The organization’s free health care unit receives hundreds of patients from near and far every day. Physicians, eye specialists and many other doctors volunteer at FFSS.

Moreover, a library named after the late director Thu Kha, and free education services covering tuition for matriculating students and offering basic training in IT and the hospitality industry, are all aimed at enriching Burma’s younger generations.

“There are two sisters, whose parents are very poor and couldn’t give them further education, who came to us and attended the hospitality training. They passed the class with flying colors and are now working at an international hotel abroad,” Kyaw Thu says proudly.

And when the country has suffered severe drought over the last few years, Kyaw Thu’s FFSS launched another initiative digging wells in drought-hit areas and distributing clean water to the areas in Rangoon, all at no cost to the beneficiaries.

Despite the country’s widely lauded transition to democracy, government scrutiny of the organization persists, at times preventing some of FFSS’s charitable works.

In one recent example, the organization sought to pick up trash littering Rangoon’s streets and in the process educate residents about the environmental virtues of proper garbage disposal. That plan was prohibited by the city’s Municipal Committee.

“If people are gathering and doing something, the authorities still think that they might do bad things that will defame the government. To pick up trash in the city is not with the goal of condemning the Municipal Committee but just to tell the people to keep the city clean,” Kyaw Thu says.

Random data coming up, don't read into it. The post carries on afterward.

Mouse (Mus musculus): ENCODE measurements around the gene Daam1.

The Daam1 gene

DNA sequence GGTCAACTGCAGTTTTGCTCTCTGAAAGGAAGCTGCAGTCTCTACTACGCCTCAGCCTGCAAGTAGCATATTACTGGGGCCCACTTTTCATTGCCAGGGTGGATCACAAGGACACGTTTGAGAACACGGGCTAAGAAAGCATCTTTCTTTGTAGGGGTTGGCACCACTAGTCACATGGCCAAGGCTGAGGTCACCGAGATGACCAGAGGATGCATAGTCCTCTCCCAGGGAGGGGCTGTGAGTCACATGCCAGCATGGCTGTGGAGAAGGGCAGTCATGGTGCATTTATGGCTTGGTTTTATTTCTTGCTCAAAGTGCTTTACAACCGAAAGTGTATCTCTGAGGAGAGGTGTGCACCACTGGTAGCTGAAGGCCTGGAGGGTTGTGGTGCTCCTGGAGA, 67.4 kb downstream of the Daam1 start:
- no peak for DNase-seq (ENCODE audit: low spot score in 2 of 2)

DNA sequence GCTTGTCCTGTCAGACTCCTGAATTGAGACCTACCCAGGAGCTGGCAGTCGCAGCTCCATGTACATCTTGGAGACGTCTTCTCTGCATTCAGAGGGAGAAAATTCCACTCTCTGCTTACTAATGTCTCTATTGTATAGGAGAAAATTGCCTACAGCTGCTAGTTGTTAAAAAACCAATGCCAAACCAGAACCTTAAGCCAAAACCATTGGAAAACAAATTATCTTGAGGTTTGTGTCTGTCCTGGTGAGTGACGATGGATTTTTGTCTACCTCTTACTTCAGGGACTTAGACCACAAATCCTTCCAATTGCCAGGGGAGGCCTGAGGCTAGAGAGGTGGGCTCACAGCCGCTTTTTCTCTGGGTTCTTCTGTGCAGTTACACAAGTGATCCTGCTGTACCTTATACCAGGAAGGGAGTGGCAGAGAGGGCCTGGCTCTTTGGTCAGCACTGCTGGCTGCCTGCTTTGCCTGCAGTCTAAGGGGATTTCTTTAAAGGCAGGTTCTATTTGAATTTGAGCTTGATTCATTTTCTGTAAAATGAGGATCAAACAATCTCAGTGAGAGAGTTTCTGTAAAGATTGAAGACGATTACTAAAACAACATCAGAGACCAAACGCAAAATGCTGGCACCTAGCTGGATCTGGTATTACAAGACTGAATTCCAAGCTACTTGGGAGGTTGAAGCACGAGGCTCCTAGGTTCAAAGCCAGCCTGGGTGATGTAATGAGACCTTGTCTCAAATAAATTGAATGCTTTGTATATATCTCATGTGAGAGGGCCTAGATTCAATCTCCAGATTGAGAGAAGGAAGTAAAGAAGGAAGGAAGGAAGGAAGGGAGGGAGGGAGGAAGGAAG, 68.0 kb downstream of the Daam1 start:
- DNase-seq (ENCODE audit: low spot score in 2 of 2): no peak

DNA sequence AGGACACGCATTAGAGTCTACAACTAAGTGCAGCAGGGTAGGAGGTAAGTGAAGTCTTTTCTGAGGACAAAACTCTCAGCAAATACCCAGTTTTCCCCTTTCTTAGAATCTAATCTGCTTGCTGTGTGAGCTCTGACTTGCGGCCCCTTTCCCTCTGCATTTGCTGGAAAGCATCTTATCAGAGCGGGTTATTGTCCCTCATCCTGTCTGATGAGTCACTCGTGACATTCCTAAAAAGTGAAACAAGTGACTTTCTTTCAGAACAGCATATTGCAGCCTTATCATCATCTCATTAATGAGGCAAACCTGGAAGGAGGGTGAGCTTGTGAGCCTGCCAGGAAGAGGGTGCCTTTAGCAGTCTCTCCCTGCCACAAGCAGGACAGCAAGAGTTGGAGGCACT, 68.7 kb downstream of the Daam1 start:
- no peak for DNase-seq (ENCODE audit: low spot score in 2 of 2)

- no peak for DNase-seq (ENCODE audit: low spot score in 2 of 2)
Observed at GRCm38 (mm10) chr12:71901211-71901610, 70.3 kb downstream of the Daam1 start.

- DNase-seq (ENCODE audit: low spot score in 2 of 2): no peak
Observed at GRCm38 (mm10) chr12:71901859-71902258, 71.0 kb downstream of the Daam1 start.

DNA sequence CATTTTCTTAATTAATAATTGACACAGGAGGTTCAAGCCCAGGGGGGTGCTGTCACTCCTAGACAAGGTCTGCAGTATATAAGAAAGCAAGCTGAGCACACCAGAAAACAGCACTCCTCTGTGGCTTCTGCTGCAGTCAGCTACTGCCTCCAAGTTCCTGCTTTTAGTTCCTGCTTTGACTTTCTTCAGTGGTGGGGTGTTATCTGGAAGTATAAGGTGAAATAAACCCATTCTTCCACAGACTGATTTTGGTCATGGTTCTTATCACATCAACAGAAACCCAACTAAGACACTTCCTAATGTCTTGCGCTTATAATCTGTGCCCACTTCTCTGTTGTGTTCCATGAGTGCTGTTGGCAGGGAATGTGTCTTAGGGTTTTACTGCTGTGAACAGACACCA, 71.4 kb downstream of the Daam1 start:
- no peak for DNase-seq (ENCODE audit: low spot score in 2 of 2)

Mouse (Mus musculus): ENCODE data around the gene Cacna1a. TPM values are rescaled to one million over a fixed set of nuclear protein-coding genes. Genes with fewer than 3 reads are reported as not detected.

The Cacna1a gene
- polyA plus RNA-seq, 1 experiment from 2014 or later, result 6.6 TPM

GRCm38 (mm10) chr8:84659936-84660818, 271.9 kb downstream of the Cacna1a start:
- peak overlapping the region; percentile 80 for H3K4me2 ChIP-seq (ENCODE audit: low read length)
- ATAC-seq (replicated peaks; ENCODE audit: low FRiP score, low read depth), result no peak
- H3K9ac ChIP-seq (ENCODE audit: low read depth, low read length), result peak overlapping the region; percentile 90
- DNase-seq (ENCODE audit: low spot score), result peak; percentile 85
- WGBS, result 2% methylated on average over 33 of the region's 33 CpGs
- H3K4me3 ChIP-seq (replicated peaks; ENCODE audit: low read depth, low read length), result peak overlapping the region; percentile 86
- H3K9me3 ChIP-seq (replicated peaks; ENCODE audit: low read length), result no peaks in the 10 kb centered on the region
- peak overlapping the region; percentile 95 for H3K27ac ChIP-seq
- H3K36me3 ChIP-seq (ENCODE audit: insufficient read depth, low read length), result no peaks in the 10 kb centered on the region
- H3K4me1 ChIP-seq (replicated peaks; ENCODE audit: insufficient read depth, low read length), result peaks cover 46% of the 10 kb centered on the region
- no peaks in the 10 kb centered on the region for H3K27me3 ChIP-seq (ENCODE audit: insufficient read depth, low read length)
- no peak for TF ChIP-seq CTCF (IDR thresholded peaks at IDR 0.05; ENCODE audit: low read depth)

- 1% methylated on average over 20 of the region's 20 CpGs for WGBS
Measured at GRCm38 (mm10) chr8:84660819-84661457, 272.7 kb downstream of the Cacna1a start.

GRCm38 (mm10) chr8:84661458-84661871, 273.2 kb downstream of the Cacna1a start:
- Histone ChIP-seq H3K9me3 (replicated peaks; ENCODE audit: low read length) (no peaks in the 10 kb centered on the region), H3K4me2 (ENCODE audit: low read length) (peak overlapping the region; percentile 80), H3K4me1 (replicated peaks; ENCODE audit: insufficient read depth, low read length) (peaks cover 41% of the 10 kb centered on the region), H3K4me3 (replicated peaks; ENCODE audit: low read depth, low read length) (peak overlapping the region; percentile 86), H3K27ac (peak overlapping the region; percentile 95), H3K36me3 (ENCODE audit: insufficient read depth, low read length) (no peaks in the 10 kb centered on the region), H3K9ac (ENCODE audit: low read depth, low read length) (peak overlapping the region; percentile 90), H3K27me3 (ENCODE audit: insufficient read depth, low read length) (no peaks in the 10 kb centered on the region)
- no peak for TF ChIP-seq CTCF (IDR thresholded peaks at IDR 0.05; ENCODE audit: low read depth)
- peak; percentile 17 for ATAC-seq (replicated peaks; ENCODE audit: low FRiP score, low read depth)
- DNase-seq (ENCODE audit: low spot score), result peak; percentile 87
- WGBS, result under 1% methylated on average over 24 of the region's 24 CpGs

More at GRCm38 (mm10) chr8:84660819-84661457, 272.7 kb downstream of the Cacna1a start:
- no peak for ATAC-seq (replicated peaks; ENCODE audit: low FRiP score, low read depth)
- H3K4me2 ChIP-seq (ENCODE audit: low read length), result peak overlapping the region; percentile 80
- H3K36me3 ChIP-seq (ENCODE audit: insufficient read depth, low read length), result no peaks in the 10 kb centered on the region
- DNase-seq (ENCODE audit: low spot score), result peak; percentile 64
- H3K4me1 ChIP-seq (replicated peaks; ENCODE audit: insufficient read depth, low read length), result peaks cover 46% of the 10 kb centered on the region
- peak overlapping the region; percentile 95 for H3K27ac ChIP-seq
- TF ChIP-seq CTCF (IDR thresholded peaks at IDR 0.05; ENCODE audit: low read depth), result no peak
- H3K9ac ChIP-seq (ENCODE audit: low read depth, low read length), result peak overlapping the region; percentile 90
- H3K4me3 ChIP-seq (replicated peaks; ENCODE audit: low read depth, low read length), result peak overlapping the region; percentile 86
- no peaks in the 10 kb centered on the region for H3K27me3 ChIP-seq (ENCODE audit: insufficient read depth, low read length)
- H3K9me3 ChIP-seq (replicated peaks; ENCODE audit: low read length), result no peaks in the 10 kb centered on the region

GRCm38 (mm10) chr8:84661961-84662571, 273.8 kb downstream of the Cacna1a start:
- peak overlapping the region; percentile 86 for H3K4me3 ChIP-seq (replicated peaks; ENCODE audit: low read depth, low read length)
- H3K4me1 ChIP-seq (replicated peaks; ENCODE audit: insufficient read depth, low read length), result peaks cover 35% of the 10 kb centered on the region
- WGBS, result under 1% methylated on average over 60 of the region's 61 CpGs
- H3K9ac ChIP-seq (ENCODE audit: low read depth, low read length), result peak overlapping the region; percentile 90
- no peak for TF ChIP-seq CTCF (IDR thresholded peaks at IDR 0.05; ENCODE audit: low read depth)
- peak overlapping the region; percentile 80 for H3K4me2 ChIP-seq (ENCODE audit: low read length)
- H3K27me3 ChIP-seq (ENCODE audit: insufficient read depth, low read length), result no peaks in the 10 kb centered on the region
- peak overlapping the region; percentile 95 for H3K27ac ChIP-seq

“We are not political parties, nor will we carry out the political agitation that they are afraid of. We are just giving services to people in need. If we can’t do these small little activities, how can the other social groups join hands with the government in the transition of the country?” he asks.

Having dedicated much of his life to serving FFSS, Kyaw Thu admits that it has been at the expense of his family life.

“When I’m engaged with FFSS, I become a full-time social worker. I can’t even go back home but stay instead at the FFSS office. I’m grateful that I have an understanding wife and children who support me and encourage me always,” he says.

Despite the sacrifices made by Kyaw Thu, he says the words of his wife have helped him soldier on.

“She proudly told the children: ‘We no longer own your father. Before, your father belonged to his fans, but now, he belongs to the people.’ I was sad but later satisfied knowing my wife and children are very proud of my dedication to society,” he says.

“Some people have said that I must not die, for I’m essential and important to society. I do not believe that. If I die, there will always be someone who will take up these duties. I believe many clones of Kyaw Thu will be born. I’m not essential. I’m just a human being like you.”